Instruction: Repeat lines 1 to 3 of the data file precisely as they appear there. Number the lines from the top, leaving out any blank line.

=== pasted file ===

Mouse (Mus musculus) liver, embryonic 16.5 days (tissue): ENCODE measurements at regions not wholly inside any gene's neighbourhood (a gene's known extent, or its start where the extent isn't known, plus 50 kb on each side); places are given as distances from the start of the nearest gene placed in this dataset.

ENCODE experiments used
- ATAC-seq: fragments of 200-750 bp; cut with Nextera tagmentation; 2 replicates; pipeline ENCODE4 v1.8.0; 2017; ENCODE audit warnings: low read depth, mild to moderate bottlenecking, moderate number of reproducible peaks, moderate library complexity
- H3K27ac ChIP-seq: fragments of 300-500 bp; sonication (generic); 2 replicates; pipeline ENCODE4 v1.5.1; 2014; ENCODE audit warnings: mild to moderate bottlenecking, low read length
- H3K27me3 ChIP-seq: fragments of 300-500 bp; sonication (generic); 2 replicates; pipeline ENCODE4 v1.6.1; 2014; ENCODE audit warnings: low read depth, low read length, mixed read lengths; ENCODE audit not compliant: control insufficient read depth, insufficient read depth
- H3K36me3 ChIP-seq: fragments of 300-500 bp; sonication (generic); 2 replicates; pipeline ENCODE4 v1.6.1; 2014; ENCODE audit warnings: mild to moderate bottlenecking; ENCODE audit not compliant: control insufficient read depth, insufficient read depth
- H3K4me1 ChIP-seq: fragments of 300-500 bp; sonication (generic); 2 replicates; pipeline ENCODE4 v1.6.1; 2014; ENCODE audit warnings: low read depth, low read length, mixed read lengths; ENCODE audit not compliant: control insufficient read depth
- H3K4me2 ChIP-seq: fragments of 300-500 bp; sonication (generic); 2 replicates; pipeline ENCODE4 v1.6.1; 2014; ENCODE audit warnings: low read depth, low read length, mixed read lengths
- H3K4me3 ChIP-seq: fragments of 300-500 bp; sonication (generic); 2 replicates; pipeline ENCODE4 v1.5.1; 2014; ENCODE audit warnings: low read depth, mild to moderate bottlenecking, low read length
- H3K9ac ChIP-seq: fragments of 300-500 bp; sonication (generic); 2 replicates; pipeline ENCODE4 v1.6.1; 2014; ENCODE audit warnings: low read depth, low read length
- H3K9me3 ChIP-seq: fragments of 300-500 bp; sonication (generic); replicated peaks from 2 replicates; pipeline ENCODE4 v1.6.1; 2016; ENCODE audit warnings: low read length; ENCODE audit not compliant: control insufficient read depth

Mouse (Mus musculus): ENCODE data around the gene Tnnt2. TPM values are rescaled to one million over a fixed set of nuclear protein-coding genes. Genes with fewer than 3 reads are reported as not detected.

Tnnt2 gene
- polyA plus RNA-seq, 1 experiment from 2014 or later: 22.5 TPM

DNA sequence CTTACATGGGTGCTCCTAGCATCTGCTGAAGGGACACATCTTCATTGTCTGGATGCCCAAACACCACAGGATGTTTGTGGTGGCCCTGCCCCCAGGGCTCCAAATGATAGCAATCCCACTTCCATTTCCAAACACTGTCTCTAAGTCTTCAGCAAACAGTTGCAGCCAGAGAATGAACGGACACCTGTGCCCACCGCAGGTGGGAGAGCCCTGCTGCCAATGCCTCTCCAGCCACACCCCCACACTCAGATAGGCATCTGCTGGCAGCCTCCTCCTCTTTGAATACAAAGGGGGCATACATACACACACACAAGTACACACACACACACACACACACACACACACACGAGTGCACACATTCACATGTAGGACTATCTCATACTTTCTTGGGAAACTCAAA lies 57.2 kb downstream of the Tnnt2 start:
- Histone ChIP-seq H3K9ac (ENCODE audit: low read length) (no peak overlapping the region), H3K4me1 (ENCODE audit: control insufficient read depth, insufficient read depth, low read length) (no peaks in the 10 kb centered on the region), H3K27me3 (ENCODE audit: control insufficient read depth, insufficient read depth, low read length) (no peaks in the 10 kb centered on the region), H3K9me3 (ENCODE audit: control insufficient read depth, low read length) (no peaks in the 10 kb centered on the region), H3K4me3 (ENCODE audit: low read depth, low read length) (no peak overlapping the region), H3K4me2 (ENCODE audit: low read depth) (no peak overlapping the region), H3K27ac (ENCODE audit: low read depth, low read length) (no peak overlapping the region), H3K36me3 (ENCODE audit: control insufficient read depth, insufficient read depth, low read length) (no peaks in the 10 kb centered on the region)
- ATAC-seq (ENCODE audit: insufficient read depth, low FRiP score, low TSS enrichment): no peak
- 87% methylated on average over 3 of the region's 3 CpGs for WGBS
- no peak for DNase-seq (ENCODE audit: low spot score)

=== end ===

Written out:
Mouse (Mus musculus) liver, embryonic 16.5 days (tissue): ENCODE measurements at regions not wholly inside any gene's neighbourhood (a gene's known extent, or its start where the extent isn't known, plus 50 kb on each side); places are given as distances from the start of the nearest gene placed in this dataset.

ENCODE experiments used
- ATAC-seq: fragments of 200-750 bp; cut with Nextera tagmentation; 2 replicates; pipeline ENCODE4 v1.8.0; 2017; ENCODE audit warnings: low read depth, mild to moderate bottlenecking, moderate number of reproducible peaks, moderate library complexity